High temperature increases cooking time and seed darkening of common beans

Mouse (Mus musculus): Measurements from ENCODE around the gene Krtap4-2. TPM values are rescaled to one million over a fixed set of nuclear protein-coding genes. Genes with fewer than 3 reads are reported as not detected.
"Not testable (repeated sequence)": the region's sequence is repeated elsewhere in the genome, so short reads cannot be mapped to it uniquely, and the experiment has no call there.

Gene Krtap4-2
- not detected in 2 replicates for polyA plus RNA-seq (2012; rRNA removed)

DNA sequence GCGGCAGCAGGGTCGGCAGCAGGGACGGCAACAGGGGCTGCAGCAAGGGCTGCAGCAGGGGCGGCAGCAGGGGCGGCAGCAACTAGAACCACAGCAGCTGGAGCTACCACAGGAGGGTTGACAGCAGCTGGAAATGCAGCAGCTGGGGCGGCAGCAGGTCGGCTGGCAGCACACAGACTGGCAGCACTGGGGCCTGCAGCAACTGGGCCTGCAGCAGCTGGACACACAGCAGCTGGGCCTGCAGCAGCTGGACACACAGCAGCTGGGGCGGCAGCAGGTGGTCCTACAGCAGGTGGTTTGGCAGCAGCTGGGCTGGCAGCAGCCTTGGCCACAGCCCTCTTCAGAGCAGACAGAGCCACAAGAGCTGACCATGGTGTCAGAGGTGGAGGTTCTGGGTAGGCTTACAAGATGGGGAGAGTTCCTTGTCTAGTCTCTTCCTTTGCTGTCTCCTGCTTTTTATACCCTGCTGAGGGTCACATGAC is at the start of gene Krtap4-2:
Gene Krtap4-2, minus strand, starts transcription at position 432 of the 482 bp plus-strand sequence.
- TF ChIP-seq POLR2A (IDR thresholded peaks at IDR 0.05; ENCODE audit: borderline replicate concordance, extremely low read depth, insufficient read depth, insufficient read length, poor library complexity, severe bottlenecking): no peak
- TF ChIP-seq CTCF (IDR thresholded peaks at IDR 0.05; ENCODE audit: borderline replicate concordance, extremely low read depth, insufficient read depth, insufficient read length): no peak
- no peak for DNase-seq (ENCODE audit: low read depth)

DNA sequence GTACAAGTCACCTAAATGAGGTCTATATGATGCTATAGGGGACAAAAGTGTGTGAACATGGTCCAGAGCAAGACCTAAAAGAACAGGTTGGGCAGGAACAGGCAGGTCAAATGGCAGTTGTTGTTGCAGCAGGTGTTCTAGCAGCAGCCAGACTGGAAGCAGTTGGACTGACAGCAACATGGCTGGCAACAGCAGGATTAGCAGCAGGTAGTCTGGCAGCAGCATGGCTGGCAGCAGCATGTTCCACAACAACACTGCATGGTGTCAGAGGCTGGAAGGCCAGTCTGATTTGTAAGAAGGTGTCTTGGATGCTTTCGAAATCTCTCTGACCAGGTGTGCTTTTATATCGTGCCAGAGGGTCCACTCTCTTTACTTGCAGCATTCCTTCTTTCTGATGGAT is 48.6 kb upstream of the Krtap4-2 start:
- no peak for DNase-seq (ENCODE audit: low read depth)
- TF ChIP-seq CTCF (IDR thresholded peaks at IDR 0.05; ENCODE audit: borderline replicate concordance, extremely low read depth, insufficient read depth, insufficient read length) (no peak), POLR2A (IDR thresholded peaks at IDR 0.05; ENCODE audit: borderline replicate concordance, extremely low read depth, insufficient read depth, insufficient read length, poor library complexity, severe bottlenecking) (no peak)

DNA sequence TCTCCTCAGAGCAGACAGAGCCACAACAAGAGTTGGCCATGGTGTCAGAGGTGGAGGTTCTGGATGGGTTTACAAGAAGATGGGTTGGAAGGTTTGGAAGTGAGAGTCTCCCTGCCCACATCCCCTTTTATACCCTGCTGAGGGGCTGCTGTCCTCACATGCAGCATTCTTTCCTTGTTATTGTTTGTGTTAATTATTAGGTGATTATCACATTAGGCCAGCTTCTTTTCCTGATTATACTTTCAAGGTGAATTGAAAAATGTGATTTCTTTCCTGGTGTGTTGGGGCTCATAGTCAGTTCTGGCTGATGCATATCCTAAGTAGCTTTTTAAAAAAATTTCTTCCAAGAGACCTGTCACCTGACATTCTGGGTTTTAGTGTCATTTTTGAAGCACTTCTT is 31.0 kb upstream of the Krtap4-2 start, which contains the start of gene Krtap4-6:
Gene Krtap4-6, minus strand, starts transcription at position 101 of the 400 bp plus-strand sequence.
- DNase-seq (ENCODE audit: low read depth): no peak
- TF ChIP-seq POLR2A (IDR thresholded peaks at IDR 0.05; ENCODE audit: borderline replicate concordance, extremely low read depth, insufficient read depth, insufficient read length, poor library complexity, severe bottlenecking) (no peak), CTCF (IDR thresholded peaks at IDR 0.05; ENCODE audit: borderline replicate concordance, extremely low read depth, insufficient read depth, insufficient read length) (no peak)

High temperature is one of the main environmental factors that limit crop performance. It may also influence seed formation and quality. We compared the effect of high temperatures on seed darkening and cooking time of 12 genotypes of common beans. The experiments were sown in summer and in fall/winter growing seasons in three municipalities of São Paulo state (Campinas, Votuporanga, and Ribeirão Preto). A randomized block experimental design was adopted with four replications, analyzed in a 2 x 3 x 12 factorial arrangement; the factors were two crop seasons, three locations and 12 genotypes. After harvest, the following seed traits were evaluated: cooking time soon after harvest (CTH), after 30 days of storage (CT30), and after 60 days of storage (CT60); seed color soon after harvest (COLH), after 30 days of storage (COL30), and after 60 days of storage (COL60). Individual variance analyses were performed followed by average test and GGE-biplot interaction of factors analysis. Seed darkening was significantly affected by the crop season factor at all evaluation times, though there was no significant effect on cooking time. Significant effects on all variables were also found for location and genotypes. In the summer growing season, darker seeds were obtained, and among the locations, the seeds produced in Campinas were lighter in color. Increases in cooking time and in seed darkening were found with increases in storage time. The genotypes BRS Estilo, IAC Diplomata, Pérola, BRS Agreste, and IAC Imperador exhibited better seed quality (shorter cooking times and colors in the desired range ) at all locations in the summer season.